June 26, Brooklyn battles for Congress: Barron and Jeffries

NAYABA ARINDE Amsterdam News Editor | 6/27/2012, 5:11 p.m.
Brooklyn, locally referred to as "The People's Republic," is gearing up for a major congressional...
Adriano Espaillat

"It is mostly Blacks and Latinos who are arrested every year in New York City for possession of small quantities of marijuana. It is the largest single arrest category in the state, and tens of thousands of lives are needlessly ruined by giving these individuals a criminal record."

Though the bill seemed dead in the water this week, with Republicans digging in their heels, it could be reintroduced later.

"If we can pass this bill, we can end the marijuana arrest explosion in our communities," Jeffries said. "Mayor Bloomberg has arrested more people for small quantities of marijuana than Giuliani, Koch and Dinkins combined."

Speaking of the NYPD, Jeffries continued, "I wrote the law that shut down the NYPD database that maintained the personal information of more than 1 million innocent, law-abiding New Yorkers who were stop-and-frisked and had done nothing wrong.

"I also championed the legislation that changed the way incarcerated individuals are counted for purposes for legislative redistricting; people, mostly Black and Latino, who are temporarily held upstate were counted as residents of those counties, taking away political power from neighborhoods like Harlem, Bed-Stuy, Brownsville, East New York and the South Bronx.

"Under the legislation that I passed, incarcerated individuals will now be counted as residents of the communities they come from and will ultimately return to after they finish their sentence."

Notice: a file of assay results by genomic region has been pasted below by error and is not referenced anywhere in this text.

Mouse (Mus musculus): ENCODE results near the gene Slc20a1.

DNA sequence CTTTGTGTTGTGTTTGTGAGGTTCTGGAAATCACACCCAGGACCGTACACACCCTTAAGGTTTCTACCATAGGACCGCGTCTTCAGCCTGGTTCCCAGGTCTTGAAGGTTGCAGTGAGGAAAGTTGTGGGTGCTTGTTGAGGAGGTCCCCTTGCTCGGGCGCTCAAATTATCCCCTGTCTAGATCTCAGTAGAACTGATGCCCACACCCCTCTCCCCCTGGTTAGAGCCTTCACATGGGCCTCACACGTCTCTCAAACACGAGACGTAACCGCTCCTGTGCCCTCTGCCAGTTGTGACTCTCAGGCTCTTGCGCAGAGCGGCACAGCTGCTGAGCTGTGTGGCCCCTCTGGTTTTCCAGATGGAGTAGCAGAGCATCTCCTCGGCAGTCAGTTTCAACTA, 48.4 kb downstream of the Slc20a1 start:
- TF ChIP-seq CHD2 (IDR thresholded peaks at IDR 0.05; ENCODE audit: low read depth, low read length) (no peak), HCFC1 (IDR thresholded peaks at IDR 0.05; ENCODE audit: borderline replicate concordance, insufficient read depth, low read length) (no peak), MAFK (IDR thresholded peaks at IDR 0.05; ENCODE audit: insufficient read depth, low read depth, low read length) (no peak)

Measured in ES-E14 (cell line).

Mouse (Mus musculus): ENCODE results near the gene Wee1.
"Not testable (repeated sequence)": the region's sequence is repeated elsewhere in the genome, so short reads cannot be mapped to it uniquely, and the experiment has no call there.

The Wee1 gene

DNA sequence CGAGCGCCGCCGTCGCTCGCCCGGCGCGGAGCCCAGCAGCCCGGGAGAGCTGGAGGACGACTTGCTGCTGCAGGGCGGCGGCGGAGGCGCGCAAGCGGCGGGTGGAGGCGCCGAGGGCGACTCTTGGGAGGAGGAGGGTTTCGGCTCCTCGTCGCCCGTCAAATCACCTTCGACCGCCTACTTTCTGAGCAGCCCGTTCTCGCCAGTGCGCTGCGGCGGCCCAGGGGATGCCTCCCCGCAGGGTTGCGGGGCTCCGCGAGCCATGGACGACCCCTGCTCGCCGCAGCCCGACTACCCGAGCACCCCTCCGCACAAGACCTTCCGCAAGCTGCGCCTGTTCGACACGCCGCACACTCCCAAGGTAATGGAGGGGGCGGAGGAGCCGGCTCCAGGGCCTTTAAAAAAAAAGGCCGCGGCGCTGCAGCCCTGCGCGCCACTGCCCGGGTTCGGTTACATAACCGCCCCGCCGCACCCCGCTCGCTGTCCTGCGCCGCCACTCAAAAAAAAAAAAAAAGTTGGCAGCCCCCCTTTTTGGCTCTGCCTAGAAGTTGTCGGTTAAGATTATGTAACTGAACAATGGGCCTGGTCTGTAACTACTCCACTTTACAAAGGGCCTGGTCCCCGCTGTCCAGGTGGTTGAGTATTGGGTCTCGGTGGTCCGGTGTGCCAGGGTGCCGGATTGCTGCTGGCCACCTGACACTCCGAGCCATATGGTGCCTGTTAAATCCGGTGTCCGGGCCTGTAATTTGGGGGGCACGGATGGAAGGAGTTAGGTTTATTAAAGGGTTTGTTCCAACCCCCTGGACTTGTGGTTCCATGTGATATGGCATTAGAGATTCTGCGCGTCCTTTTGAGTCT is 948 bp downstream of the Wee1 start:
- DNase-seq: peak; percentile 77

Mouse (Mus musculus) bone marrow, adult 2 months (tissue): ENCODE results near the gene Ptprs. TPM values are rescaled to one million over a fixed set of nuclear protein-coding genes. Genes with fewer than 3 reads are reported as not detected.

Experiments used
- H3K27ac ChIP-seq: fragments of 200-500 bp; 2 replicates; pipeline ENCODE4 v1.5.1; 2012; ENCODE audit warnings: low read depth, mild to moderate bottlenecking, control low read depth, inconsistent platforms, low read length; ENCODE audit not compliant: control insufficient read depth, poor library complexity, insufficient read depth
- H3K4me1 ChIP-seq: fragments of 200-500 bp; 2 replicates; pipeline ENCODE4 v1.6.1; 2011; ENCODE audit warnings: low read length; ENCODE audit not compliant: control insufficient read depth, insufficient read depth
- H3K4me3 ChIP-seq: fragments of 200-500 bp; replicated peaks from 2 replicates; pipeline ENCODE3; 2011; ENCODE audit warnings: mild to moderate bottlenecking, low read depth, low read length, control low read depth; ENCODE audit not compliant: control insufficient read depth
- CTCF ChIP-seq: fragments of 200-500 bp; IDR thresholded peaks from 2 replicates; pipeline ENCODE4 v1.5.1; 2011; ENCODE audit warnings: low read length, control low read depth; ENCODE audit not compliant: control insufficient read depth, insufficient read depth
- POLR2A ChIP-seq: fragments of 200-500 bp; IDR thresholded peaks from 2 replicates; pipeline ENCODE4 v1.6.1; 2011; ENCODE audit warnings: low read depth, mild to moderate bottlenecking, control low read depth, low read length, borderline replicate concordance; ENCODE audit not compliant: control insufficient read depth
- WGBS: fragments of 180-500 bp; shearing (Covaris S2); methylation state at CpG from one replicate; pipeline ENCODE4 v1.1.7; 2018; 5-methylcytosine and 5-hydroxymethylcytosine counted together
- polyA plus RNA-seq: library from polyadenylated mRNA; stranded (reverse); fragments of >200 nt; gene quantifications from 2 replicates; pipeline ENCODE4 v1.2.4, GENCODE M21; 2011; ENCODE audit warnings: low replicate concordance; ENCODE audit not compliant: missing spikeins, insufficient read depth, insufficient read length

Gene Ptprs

Jeffries talked about how he supported the repeal of the Rockefeller drug laws, "which [were] sending people to prison who should have been given drug treatment."

He added, "I often encountered people pushed out of their neighborhoods as a result of the forces of gentrification. In response, I created a free legal housing clinic that provides assistance to tenants and homeowners who face either eviction or foreclosure. I launched Operation Preserve in 2007, and we've helped hundreds of people stay in their homes in my district where gentrification is most intense."

As for attacks claiming that he has received a bundle of hedge fund and Wall Street 1-percenter money, Jeffries denies it.

"That is factually incorrect and is designed to take attention away from real issues in the congressional district. We've raised money from more than 2,400 people during this campaign, and over 60 percent of the contributors gave $100 or less. Our fundraising activities have been fueled by grassroots support.

"I've received some support from some people on Wall Street, but that's a tiny fraction in this campaign. People should question people throwing charges with not a thread of evidence to back them up. We all have to file with the Federal Election Commission, which provides transparency as to who has been supporting our campaigns."

Jeffries said he is a strong candidate because "I have a proven track record of legislative accomplishment that demonstrates that I can get the job done. Washington is filled with people interested in self-promotion, and the communities need a representative committed to doing the business of the people.

"The campaign is going extremely well," he said. "We have tremendous movement, with a lot of support from unions and prominent clergy like 1199, TWU and Johnny Youngblood, Fred Lucas and Gary Simpson."